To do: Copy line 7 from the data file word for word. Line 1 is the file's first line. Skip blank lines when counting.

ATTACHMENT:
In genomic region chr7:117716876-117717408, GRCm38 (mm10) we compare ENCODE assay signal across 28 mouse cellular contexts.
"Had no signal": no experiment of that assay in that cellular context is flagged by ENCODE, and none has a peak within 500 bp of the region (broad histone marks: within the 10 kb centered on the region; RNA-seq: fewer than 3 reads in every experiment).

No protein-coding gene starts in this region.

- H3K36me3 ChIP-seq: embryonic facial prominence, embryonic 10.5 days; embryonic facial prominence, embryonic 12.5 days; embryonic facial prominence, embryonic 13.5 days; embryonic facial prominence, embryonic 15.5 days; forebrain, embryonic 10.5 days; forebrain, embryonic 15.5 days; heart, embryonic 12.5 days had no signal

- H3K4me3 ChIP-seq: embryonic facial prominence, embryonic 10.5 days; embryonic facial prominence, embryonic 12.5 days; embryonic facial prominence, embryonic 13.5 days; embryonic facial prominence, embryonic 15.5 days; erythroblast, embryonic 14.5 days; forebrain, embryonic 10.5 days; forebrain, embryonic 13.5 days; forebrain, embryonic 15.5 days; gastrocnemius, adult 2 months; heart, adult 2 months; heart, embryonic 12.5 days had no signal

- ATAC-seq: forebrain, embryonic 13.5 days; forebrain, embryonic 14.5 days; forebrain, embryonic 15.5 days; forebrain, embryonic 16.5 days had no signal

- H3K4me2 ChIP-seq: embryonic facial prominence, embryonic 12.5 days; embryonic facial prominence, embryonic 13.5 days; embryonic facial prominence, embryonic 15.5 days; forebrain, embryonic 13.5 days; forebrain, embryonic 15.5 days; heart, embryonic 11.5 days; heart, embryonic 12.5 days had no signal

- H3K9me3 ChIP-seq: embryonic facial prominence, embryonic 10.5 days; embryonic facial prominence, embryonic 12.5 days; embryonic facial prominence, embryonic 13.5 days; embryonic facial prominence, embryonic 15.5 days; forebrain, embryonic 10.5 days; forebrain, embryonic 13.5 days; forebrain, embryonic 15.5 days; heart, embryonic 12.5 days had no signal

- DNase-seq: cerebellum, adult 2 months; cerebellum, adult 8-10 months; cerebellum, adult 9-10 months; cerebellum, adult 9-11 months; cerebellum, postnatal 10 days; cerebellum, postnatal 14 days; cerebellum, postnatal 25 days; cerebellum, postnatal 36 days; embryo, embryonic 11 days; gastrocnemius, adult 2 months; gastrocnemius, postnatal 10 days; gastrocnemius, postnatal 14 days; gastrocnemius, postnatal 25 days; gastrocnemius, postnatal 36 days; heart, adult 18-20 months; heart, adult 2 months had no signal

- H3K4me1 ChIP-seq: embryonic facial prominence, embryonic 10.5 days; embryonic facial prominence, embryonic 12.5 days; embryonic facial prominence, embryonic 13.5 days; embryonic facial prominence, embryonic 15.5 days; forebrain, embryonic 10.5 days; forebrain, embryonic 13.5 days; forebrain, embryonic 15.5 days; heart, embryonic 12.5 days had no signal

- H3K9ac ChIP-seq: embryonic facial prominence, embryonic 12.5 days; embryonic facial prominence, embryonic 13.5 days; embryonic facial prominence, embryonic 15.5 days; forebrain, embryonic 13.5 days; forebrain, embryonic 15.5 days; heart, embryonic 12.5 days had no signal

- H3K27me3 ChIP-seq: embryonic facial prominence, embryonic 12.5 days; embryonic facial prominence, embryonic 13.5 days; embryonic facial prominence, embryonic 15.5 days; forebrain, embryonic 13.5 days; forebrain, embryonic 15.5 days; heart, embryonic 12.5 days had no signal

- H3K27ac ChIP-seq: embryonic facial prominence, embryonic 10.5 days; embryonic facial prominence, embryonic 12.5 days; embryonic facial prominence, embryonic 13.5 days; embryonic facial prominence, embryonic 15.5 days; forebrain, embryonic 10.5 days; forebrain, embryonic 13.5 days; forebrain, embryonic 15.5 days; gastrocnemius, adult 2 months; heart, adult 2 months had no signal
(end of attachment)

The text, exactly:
- H3K4me2 ChIP-seq: embryonic facial prominence, embryonic 12.5 days; embryonic facial prominence, embryonic 13.5 days; embryonic facial prominence, embryonic 15.5 days; forebrain, embryonic 13.5 days; forebrain, embryonic 15.5 days; heart, embryonic 11.5 days; heart, embryonic 12.5 days had no signal